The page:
Deanna (Dee) Martindale will be principal of Reynoldsburg's K-4 STEM school of choice at Summit Road Elementary when it opens this fall.

Deanna (Dee) Martindale will be principal of Reynoldsburg's K-4 STEM school of choice at Summit Road Elementary when it opens this fall.

The school has been under construction for almost two years.

Her base salary as principal will be a one-year contract at $80,000, not including benefits.

Martindale has coordinated the district's K-8 STEM (science, technology, engineering and mathematics) initiatives and two years of planning for the new elementary school.

In addition, she facilitated the development and implementation of Reynoldsburg's STEM Program of Excellence, a districtwide third-grade study of natural and manufactured water systems focusing on the Blacklick Creek watershed.

"Dee Martindale has demonstrated the sharp and energetic leadership that will make the Summit Road STEM Elementary stand out among Ohio's most innovative and high-performing schools," Superintendent Steve Dackin said.

"She has the respect of her colleagues across the district and leading educators throughout our region and the state," he said.

As a school of choice, Summit Road Elementary will house 430 students in kindergarten through fourth grade from across the district, along with 16 core teachers.

Martindale, 37, a native of Marietta, Ohio, moved to Reynoldsburg in 1998 with her husband, Brian, a 1993 graduate of Reynoldsburg High School. For the past four years, they have lived in Thornville, raising their two children, Camryn and Troy.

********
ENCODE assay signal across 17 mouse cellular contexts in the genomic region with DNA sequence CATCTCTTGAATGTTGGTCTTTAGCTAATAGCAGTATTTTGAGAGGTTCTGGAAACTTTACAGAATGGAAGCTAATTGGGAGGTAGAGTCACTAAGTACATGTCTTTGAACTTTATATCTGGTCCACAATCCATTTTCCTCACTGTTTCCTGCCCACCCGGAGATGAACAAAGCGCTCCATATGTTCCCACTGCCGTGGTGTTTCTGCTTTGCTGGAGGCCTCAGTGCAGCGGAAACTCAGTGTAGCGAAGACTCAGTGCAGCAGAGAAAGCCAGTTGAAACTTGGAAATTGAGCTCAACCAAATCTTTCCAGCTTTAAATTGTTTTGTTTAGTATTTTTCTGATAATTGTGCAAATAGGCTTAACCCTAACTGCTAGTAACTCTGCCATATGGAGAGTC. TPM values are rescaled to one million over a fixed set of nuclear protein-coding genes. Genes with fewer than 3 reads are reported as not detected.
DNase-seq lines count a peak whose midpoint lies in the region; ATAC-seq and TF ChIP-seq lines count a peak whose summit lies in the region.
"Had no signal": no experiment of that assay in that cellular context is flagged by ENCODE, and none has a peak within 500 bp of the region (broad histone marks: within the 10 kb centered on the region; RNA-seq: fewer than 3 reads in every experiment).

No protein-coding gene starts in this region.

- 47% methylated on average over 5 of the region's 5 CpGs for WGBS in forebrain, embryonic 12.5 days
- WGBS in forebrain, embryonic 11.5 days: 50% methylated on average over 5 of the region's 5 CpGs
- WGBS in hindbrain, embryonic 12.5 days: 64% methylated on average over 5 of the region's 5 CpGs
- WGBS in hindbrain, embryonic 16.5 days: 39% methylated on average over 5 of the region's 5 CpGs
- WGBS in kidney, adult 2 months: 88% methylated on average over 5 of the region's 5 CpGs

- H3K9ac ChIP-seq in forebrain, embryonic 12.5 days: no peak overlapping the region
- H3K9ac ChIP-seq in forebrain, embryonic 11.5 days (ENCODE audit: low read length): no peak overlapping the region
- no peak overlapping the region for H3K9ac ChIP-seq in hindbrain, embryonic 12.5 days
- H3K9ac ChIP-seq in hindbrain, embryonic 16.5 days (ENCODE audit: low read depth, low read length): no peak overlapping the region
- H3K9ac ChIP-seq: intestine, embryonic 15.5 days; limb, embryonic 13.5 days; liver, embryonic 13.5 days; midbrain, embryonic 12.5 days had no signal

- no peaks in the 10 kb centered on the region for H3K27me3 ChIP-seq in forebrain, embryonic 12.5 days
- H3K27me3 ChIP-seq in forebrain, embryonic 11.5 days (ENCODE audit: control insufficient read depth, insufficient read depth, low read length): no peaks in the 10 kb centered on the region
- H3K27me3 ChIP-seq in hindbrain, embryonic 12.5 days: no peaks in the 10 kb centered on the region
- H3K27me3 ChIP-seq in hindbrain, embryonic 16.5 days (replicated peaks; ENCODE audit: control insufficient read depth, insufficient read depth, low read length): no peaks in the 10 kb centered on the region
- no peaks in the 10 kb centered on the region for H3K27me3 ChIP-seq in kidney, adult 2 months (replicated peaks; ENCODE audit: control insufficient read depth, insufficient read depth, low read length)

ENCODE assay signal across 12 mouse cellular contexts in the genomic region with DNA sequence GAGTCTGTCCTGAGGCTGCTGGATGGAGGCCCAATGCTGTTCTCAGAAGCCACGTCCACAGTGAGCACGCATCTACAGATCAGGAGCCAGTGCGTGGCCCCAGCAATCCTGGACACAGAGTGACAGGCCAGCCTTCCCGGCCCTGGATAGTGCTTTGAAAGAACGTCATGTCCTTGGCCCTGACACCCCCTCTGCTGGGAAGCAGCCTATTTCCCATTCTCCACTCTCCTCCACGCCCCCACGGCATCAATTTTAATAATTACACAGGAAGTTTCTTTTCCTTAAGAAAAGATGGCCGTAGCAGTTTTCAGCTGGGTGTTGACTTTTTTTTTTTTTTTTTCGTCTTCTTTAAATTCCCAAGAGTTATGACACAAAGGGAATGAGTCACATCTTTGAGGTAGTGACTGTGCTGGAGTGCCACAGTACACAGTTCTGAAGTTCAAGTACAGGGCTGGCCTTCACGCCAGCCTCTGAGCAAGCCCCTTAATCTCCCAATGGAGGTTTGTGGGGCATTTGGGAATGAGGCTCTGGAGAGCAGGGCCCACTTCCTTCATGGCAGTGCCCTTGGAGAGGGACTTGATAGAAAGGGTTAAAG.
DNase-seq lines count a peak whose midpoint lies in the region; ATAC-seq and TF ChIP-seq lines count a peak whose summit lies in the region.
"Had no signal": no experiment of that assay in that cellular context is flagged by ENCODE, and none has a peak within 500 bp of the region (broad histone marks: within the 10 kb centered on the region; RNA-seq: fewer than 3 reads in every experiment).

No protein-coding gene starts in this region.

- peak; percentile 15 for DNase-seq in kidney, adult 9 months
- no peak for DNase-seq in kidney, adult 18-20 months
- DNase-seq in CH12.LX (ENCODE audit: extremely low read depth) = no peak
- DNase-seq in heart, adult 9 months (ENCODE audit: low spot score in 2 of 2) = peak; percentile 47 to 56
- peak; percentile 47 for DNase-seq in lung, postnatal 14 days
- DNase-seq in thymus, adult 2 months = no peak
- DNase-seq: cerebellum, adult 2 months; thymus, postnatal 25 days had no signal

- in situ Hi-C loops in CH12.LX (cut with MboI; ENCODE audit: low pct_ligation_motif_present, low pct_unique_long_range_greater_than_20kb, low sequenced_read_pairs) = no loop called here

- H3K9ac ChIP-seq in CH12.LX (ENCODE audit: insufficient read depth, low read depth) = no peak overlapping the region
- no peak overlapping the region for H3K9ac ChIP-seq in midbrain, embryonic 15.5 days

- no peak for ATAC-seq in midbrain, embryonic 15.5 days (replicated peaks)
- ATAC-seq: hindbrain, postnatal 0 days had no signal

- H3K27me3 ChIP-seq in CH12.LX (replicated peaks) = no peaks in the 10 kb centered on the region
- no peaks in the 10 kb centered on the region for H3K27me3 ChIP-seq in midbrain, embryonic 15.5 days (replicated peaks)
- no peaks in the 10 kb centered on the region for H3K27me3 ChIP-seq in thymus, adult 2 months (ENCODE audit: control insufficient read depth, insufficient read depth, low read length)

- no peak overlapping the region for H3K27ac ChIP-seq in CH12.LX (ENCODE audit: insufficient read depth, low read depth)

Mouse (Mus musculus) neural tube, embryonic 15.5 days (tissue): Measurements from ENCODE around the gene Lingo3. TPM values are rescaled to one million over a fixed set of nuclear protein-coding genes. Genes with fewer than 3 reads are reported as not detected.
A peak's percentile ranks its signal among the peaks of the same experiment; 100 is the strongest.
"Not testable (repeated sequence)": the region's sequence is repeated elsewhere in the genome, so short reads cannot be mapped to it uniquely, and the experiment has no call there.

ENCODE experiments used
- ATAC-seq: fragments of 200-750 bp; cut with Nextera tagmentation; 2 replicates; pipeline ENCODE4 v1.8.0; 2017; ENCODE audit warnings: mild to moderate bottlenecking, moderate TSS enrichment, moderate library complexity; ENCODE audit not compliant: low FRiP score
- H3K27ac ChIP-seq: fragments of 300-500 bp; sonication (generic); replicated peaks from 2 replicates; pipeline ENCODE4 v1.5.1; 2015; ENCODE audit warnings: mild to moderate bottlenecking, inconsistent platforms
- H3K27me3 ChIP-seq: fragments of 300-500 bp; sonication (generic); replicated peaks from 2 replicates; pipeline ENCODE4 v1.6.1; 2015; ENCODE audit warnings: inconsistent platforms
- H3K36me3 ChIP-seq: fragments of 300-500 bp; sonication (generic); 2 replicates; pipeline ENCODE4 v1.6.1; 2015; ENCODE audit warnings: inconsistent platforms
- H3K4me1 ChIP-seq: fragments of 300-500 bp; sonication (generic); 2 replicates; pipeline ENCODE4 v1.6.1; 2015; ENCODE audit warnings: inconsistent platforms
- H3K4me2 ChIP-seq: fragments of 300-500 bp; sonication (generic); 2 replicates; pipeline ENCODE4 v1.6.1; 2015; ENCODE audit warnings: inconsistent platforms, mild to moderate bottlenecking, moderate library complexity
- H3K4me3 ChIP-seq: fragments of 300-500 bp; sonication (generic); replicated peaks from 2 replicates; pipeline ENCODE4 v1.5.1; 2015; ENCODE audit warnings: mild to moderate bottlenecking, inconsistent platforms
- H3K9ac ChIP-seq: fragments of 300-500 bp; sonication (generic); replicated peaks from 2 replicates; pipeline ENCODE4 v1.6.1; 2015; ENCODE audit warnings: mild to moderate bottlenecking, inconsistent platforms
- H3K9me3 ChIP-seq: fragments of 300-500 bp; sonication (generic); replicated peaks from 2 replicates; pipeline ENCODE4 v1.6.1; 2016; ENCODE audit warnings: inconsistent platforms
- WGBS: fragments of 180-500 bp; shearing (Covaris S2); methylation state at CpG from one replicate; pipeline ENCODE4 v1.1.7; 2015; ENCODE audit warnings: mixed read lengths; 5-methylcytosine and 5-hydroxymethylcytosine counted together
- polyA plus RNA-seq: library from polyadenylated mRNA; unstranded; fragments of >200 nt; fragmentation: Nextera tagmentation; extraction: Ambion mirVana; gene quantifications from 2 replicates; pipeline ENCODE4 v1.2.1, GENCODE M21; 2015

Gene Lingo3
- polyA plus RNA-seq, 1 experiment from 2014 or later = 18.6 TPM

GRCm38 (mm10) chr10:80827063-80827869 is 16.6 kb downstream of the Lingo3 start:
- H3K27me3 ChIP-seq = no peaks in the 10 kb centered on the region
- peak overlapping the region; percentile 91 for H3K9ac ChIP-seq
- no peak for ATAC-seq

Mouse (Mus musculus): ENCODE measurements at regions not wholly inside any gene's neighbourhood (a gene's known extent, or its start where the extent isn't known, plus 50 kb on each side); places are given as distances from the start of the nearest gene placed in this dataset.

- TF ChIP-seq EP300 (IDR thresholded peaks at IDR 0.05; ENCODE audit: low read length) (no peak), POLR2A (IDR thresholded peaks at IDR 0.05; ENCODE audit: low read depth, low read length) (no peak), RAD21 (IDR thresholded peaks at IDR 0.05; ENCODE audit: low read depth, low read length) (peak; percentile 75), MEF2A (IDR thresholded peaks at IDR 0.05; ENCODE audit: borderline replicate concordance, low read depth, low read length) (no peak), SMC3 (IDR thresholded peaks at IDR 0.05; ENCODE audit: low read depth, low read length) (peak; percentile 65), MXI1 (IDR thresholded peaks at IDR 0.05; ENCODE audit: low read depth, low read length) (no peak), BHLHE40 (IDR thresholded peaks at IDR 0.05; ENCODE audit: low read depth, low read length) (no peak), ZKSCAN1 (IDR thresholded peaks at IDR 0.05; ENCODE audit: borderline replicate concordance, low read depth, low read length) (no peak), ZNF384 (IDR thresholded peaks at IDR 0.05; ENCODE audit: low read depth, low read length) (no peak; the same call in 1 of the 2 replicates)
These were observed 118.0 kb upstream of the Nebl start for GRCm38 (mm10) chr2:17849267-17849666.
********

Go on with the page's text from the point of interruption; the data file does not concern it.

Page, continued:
After graduating from Marietta High School in 1991, Martindale attended Marietta College, where she earned a bachelor's degree in elementary education in 1995. She taught sixth grade at Marietta Middle School for the next three years before moving to Reynoldsburg in 1998, where she landed a job as a sixth grade teacher at Hannah Ashton Middle School.

While teaching at Hannah Ashton, Martindale attended The Ohio State University, receiving a master's degree in 2001. She spent the next two years on assignment with the Science and Math Network, a nonprofit organization providing professional development for teachers statewide.

Beginning with the 2003-2004 school year, she was an instructional coach at Hannah Ashton and Waggoner Road middle schools, helping teachers with professional development.

"It was a learning curve for me, so I got to attend professional development and bring it back to the staff it's almost a train-the-trainer model where I go out and get the information and share it with staff," Martindale said.

In 2009, she began work on the district's K-8 STEM initiative.

"The thing that has been beneficial is that I've been a part of the planning and a vision all along, so it was a very easy transition (to being principal.) I've been leading the curriculum development and working with teachers," Martindale said.

Being named principal is a great opportunity and will be a challenge, Martindale said.

"It's definitely going to be challenging. I feel that we've promised a lot to the community with this new program, so I want to make sure that we can live up to everyone's expectations," she said. "With a new school, there's lots of things going on, it might be easy to get sidetracked, but I keep telling our staff that we have to stay focused, stay the course.

"We really want to make learning relevant to the kids, and we want them to leave our building enjoying school and feeling successful, no matter where they go," she said.

During the rest of the summer, Martindale said she will be working on curriculum development, class lists and schedules. Furniture for the new building will arrive in July.

"I plan to spend time in July making sure everything gets in the right room and just continue the planning to make sure it's as smooth of a start as possible when it opens on Sept. 6," she said.